Posts for: February, 2016
Sports drinks have been widely touted as an ideal way to replenish carbohydrates, electrolytes and, of course, fluids after a strenuous event or workout. But the mixtures of many popular brands often contain acid and added sugar, similar to other types of soft drinks. This can create an acidic environment in the mouth that can be damaging to tooth enamel.
Of course, the best way to replenish fluids after most strenuous activities is nature’s hydrator, water. If, however, you or a family member does drink the occasional sports beverage, you can help reduce the acid impact and help protect tooth enamel by following these 3 tips.
Avoid sipping a sports drink over long periods. Sipping on a drink constantly for hours interferes with saliva, the bodily fluid responsible for neutralizing mouth acid. But because the process can take thirty minutes to an hour to bring the mouth to a normal pH, saliva may not be able to complete neutralization because of the constant presence of acid caused by sipping. It’s best then to limit sports drinks to set periods or preferably during mealtimes.
Rinse your mouth out with water after drinking.Â Enamel damage occurs after extended periods of exposure to acid. Rinsing your mouth out immediately after consuming a sports drink will wash away a good amount of any remaining acid and help normalize your mouth’s pH level. And since water has a neutral pH, it won’t add to the acid levels.
Wait an hour to brush after eating. As mentioned before, saliva takes time to neutralize mouth acid. Even in that short period of time, though, acid can soften some of the mineral content in enamel. If you brush during this “soft” period, you may inadvertently brush away some of the minerals. By waiting an hour, you give saliva time not only to neutralize acid but also restore mineral strength to the enamel.
If you would like more information on sports and energy drinks and their effect on dental health, please contact us or schedule an appointment for a consultation. You can also learn more about this topic by reading the Dear Doctor magazine article “Think Before you Drink.”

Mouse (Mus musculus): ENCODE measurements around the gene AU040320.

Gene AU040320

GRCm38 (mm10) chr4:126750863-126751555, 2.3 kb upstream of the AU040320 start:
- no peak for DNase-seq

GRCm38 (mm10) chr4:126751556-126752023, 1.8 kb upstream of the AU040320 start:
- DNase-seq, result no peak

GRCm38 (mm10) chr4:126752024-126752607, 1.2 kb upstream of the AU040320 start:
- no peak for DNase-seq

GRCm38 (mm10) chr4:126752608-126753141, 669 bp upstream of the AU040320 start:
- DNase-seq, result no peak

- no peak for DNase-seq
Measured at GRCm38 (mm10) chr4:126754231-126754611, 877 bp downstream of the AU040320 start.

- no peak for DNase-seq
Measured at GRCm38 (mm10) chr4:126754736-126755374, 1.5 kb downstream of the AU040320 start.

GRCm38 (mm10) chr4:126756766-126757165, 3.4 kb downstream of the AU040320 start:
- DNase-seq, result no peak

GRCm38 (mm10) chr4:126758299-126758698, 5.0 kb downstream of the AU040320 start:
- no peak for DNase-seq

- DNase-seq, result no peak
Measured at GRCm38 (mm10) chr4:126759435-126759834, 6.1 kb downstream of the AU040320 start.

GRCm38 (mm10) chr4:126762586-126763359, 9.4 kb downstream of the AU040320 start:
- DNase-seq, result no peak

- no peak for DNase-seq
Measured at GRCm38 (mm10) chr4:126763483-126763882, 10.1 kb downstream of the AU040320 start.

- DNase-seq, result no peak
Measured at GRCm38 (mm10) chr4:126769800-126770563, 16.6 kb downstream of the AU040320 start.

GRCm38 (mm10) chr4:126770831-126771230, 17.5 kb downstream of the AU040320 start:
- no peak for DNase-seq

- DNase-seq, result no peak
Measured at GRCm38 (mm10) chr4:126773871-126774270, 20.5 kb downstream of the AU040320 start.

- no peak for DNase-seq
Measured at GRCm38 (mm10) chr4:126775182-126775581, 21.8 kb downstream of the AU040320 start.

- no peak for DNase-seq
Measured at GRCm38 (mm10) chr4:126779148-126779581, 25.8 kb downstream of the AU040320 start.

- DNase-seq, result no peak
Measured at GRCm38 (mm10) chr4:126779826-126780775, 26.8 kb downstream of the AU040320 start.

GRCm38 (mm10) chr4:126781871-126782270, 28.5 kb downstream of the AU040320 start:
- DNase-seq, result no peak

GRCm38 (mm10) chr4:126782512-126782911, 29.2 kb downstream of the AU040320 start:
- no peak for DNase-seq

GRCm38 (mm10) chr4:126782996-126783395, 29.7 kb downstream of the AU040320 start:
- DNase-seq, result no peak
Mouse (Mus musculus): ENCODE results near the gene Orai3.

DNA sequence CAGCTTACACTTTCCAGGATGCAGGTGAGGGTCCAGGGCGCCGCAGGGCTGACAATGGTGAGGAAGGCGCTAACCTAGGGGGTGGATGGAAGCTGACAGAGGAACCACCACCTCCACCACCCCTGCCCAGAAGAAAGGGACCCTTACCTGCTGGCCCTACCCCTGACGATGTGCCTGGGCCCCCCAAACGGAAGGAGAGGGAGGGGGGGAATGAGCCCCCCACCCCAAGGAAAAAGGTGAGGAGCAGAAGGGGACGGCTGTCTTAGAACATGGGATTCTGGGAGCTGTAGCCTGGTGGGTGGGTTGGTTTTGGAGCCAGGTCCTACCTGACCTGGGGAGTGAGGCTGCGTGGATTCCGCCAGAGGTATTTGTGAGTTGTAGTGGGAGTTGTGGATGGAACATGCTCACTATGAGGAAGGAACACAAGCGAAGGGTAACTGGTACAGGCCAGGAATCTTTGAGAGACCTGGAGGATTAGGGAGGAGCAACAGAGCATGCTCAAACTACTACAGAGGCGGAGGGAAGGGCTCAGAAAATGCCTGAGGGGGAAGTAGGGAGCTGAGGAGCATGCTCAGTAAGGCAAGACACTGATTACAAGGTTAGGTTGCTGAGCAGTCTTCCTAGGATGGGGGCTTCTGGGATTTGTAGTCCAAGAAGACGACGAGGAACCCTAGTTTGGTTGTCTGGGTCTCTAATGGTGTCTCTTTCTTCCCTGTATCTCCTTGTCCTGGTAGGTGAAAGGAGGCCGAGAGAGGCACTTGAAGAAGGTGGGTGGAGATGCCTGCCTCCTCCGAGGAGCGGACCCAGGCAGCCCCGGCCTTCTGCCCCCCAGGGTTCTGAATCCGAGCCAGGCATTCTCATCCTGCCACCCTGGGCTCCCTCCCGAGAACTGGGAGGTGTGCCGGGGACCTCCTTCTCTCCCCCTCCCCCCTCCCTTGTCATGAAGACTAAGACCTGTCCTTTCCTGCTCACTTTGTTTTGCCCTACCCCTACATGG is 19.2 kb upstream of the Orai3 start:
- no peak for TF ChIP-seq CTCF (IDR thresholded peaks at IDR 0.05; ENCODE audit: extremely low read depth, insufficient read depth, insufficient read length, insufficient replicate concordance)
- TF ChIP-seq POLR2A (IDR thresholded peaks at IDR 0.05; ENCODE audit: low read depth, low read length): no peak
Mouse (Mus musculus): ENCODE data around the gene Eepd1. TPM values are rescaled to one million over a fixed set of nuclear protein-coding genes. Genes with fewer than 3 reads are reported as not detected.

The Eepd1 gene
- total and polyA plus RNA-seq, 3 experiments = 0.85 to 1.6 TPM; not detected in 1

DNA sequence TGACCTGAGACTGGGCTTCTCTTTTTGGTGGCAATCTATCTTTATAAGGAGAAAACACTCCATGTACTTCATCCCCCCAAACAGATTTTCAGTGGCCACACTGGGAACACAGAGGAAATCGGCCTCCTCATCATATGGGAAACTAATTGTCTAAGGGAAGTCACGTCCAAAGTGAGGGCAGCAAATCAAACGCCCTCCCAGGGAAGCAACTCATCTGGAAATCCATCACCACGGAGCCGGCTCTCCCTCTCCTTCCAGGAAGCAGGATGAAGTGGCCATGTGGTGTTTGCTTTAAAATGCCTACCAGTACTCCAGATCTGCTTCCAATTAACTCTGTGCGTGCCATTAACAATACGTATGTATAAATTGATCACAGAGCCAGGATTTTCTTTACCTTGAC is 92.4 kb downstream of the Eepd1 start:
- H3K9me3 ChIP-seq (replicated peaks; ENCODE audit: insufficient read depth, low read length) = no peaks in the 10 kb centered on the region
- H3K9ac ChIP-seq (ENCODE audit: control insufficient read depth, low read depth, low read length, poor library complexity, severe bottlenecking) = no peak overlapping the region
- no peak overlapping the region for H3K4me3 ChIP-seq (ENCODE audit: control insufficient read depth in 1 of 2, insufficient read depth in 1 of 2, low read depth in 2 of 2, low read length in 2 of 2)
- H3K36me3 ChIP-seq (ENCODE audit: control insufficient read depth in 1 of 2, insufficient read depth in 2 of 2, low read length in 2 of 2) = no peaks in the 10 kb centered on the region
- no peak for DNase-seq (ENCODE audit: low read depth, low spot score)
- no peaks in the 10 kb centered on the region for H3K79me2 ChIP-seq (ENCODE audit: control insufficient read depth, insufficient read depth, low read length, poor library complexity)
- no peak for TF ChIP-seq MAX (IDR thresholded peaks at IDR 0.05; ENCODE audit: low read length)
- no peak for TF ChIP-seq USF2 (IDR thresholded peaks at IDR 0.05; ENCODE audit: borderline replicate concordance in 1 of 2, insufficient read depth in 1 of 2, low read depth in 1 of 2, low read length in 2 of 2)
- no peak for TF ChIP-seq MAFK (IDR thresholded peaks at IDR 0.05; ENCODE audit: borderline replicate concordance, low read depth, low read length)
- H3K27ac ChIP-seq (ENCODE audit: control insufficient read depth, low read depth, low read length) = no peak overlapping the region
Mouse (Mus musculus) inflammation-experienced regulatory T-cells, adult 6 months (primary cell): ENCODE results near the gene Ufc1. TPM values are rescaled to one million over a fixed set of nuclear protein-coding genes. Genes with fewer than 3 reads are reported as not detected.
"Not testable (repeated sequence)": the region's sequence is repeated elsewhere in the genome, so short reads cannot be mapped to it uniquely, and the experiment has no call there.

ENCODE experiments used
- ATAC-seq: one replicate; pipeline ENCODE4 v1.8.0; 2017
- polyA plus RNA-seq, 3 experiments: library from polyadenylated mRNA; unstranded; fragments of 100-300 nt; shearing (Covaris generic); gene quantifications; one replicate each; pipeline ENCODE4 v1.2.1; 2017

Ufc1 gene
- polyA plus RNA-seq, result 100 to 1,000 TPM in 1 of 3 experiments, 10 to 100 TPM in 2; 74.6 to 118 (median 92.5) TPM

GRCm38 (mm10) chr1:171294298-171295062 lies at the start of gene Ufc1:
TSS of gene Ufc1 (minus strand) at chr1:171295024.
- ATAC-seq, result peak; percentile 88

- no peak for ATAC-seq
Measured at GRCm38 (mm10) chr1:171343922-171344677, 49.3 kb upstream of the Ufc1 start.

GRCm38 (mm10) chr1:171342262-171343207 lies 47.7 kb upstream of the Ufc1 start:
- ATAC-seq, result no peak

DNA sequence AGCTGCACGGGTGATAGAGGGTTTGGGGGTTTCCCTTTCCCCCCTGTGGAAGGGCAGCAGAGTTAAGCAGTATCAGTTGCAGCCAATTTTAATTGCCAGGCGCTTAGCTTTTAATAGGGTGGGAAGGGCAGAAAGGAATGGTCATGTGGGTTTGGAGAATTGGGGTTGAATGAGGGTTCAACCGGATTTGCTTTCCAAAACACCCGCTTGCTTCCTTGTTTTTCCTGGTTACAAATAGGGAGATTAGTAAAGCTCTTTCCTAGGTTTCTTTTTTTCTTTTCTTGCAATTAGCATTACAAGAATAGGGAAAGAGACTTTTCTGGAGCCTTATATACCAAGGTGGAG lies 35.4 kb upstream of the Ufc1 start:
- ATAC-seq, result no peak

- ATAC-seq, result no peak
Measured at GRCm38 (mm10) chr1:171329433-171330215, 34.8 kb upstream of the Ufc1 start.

Cavities can happen even before a baby has his first piece of candy. This was the difficult lesson actor David Ramsey of the TV shows Arrow and Dexter learned when his son DJ’s teeth were first emerging.
“His first teeth came in weak,” Ramsey recalled in a recent interview. “They had brown spots on them and they were brittle.” Those brown spots, he said, quickly turned into caviÂties. How did this happen?
Ramsey said DJ’s dentist suspected it had to do with the child’s feedings — not what he was being fed but how. DJ was often nursed to sleep, “so there were pools of breast milk that he could go to sleep with in his mouth,” Ramsey explained.
While breastfeeding offers an infant many health benefits, problems can occur when the natural sugars in breast milk are left in contact with teeth for long periods.Â Sugar feeds decay-causing oral bacteria, and these bacteria in turn release tooth-eroding acids. The softer teeth of a young child are particularly vulnerable to these acids; the end result can be tooth decay.
This condition, technically known as “early child caries,” is referred to in laymen’s terms as “baby bottle tooth decay.” However, it can result from nighttime feedings by bottle or breast. The best way to prevent this problem is to avoid nursing babies to sleep at night once they reach the teething stage; a bottle-fed baby should not be allowed to fall asleep with anything but water in their bottle or “sippy cup.”